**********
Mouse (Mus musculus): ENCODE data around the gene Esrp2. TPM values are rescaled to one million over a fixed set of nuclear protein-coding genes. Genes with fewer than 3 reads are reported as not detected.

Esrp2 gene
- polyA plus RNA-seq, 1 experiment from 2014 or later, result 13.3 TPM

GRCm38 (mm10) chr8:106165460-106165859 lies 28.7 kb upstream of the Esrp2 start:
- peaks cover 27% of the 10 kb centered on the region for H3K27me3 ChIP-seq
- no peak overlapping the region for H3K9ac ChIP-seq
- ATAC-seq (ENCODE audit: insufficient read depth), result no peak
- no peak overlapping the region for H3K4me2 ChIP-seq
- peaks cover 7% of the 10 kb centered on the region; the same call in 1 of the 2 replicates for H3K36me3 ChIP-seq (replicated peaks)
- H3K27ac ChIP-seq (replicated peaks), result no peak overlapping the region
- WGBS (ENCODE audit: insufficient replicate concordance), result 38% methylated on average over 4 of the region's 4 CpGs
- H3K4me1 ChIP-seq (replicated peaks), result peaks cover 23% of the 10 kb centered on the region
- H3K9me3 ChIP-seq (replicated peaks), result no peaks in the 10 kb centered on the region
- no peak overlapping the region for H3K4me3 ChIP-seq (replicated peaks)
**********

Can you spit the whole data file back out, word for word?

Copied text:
Mouse (Mus musculus): ENCODE data around the gene Esrp2. TPM values are rescaled to one million over a fixed set of nuclear protein-coding genes. Genes with fewer than 3 reads are reported as not detected.

Esrp2 gene
- polyA plus RNA-seq, 1 experiment from 2014 or later, result 13.3 TPM

GRCm38 (mm10) chr8:106165460-106165859 lies 28.7 kb upstream of the Esrp2 start:
- peaks cover 27% of the 10 kb centered on the region for H3K27me3 ChIP-seq
- no peak overlapping the region for H3K9ac ChIP-seq
- ATAC-seq (ENCODE audit: insufficient read depth), result no peak
- no peak overlapping the region for H3K4me2 ChIP-seq
- peaks cover 7% of the 10 kb centered on the region; the same call in 1 of the 2 replicates for H3K36me3 ChIP-seq (replicated peaks)
- H3K27ac ChIP-seq (replicated peaks), result no peak overlapping the region
- WGBS (ENCODE audit: insufficient replicate concordance), result 38% methylated on average over 4 of the region's 4 CpGs
- H3K4me1 ChIP-seq (replicated peaks), result peaks cover 23% of the 10 kb centered on the region
- H3K9me3 ChIP-seq (replicated peaks), result no peaks in the 10 kb centered on the region
- no peak overlapping the region for H3K4me3 ChIP-seq (replicated peaks)